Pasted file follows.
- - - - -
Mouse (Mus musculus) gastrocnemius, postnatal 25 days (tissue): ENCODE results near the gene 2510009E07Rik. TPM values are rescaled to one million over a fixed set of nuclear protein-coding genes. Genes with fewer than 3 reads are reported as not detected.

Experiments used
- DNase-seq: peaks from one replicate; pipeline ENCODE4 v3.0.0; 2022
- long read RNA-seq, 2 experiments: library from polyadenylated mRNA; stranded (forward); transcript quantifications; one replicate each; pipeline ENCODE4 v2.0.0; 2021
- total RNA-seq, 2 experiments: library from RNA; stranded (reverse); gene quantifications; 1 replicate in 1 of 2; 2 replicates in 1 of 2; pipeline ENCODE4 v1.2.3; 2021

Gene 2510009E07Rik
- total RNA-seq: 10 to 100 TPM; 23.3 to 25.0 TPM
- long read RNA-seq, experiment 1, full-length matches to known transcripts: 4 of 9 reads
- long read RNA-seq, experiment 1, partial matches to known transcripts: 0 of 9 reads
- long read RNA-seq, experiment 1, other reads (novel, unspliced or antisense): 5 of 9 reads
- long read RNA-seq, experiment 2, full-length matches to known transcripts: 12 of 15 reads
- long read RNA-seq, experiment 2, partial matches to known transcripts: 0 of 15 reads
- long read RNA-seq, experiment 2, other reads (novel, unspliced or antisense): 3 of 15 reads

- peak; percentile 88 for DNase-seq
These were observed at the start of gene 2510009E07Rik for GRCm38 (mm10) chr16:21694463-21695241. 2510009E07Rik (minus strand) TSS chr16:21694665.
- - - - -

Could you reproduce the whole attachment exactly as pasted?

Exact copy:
Mouse (Mus musculus) gastrocnemius, postnatal 25 days (tissue): ENCODE results near the gene 2510009E07Rik. TPM values are rescaled to one million over a fixed set of nuclear protein-coding genes. Genes with fewer than 3 reads are reported as not detected.

Experiments used
- DNase-seq: peaks from one replicate; pipeline ENCODE4 v3.0.0; 2022
- long read RNA-seq, 2 experiments: library from polyadenylated mRNA; stranded (forward); transcript quantifications; one replicate each; pipeline ENCODE4 v2.0.0; 2021
- total RNA-seq, 2 experiments: library from RNA; stranded (reverse); gene quantifications; 1 replicate in 1 of 2; 2 replicates in 1 of 2; pipeline ENCODE4 v1.2.3; 2021

Gene 2510009E07Rik
- total RNA-seq: 10 to 100 TPM; 23.3 to 25.0 TPM
- long read RNA-seq, experiment 1, full-length matches to known transcripts: 4 of 9 reads
- long read RNA-seq, experiment 1, partial matches to known transcripts: 0 of 9 reads
- long read RNA-seq, experiment 1, other reads (novel, unspliced or antisense): 5 of 9 reads
- long read RNA-seq, experiment 2, full-length matches to known transcripts: 12 of 15 reads
- long read RNA-seq, experiment 2, partial matches to known transcripts: 0 of 15 reads
- long read RNA-seq, experiment 2, other reads (novel, unspliced or antisense): 3 of 15 reads

- peak; percentile 88 for DNase-seq
These were observed at the start of gene 2510009E07Rik for GRCm38 (mm10) chr16:21694463-21695241. 2510009E07Rik (minus strand) TSS chr16:21694665.